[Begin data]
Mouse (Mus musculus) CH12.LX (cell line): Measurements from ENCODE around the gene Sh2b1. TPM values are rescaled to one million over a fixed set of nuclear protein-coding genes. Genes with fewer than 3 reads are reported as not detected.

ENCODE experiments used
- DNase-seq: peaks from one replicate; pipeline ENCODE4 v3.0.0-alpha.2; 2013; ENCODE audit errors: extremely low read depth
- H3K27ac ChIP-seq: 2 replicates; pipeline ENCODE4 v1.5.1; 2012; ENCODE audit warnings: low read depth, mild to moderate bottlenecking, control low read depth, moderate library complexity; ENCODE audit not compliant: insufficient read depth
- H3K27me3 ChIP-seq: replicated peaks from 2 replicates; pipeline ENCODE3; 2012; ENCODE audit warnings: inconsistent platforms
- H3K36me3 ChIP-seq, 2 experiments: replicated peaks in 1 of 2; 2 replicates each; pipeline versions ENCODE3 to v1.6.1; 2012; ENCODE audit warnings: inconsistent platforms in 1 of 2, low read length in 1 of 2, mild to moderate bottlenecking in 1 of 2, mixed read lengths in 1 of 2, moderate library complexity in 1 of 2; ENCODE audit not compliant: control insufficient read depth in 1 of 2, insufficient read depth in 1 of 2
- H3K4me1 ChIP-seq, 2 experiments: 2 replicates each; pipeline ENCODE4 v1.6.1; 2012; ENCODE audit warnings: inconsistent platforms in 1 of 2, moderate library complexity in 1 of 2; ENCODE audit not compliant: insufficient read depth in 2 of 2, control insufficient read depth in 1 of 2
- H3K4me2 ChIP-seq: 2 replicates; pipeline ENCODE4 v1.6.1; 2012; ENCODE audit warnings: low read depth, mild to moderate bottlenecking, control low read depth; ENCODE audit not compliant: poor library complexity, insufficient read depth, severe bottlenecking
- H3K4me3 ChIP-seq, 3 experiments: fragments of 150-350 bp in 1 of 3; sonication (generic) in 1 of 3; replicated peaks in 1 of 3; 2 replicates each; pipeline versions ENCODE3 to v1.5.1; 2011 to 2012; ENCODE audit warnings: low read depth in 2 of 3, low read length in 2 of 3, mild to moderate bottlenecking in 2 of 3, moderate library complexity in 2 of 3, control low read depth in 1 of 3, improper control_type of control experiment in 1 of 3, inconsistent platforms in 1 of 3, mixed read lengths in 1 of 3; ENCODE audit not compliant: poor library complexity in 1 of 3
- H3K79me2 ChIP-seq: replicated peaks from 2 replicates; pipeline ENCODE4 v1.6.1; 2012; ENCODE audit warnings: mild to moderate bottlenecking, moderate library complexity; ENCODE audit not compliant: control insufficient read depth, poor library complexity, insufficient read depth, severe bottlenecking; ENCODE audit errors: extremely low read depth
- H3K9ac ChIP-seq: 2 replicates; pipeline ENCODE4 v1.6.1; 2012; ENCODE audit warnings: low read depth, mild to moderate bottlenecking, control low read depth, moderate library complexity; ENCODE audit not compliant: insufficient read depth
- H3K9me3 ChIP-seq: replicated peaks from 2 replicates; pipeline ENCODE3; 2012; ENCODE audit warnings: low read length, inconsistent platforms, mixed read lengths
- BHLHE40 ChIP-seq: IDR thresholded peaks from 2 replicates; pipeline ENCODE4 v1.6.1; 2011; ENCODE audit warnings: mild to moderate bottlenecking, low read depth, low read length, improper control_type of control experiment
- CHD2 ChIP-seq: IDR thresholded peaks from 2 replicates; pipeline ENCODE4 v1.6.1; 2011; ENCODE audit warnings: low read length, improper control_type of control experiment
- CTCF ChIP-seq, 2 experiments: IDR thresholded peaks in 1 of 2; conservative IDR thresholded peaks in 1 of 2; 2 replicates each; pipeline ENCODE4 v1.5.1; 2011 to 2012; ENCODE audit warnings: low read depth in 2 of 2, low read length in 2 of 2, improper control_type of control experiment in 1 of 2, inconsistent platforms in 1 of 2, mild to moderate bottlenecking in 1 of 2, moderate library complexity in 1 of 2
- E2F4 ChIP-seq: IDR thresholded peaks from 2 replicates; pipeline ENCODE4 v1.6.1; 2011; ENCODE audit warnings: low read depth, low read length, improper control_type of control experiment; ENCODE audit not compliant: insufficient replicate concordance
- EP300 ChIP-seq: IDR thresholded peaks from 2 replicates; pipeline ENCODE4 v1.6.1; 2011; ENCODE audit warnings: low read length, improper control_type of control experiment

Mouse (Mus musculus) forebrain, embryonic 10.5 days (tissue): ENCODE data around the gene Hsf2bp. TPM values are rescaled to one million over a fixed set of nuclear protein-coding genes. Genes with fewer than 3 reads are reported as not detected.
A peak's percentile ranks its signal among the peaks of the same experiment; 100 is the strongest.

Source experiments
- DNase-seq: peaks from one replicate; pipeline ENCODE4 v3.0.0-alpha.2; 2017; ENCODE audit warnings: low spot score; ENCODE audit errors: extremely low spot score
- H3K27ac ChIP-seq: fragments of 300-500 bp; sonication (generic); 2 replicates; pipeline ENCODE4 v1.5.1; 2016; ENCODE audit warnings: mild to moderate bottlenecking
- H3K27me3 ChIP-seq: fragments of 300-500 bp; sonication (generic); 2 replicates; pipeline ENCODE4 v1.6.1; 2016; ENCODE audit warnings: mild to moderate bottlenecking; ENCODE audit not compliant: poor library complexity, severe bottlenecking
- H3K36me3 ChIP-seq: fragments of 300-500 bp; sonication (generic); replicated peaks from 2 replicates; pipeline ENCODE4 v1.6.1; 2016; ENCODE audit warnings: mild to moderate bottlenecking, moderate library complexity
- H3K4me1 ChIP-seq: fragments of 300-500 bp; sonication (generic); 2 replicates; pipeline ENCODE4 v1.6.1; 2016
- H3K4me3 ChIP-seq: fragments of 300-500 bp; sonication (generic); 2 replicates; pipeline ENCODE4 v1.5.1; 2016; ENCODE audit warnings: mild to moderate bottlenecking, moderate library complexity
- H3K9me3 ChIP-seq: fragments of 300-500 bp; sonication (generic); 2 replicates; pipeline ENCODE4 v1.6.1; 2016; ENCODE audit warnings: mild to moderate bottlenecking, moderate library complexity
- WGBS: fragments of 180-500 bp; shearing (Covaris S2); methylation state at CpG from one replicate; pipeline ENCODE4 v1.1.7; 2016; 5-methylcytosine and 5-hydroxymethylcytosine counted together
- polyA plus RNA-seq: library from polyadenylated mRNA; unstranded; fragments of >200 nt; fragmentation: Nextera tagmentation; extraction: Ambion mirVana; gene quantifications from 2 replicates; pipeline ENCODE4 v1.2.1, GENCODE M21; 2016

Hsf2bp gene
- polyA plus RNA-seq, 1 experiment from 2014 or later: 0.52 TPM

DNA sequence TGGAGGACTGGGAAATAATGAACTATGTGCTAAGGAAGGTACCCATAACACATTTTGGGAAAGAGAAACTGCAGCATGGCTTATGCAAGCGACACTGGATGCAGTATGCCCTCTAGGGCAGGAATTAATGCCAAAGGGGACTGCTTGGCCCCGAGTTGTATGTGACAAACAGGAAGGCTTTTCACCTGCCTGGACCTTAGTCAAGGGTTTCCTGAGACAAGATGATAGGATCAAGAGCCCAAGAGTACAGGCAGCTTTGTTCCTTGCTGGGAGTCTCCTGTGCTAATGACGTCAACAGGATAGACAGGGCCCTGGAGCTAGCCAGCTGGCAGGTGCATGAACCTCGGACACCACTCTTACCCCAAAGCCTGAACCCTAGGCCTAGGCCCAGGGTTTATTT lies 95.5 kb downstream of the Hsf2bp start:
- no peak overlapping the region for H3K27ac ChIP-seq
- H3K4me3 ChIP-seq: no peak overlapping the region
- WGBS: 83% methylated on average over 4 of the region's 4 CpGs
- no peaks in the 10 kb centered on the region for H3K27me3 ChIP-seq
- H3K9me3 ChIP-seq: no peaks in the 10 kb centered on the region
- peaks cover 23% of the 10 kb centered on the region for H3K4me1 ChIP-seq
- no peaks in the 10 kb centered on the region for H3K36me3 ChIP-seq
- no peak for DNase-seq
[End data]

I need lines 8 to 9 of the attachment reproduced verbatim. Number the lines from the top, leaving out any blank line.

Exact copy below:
- H3K4me2 ChIP-seq: 2 replicates; pipeline ENCODE4 v1.6.1; 2012; ENCODE audit warnings: low read depth, mild to moderate bottlenecking, control low read depth; ENCODE audit not compliant: poor library complexity, insufficient read depth, severe bottlenecking
- H3K4me3 ChIP-seq, 3 experiments: fragments of 150-350 bp in 1 of 3; sonication (generic) in 1 of 3; replicated peaks in 1 of 3; 2 replicates each; pipeline versions ENCODE3 to v1.5.1; 2011 to 2012; ENCODE audit warnings: low read depth in 2 of 3, low read length in 2 of 3, mild to moderate bottlenecking in 2 of 3, moderate library complexity in 2 of 3, control low read depth in 1 of 3, improper control_type of control experiment in 1 of 3, inconsistent platforms in 1 of 3, mixed read lengths in 1 of 3; ENCODE audit not compliant: poor library complexity in 1 of 3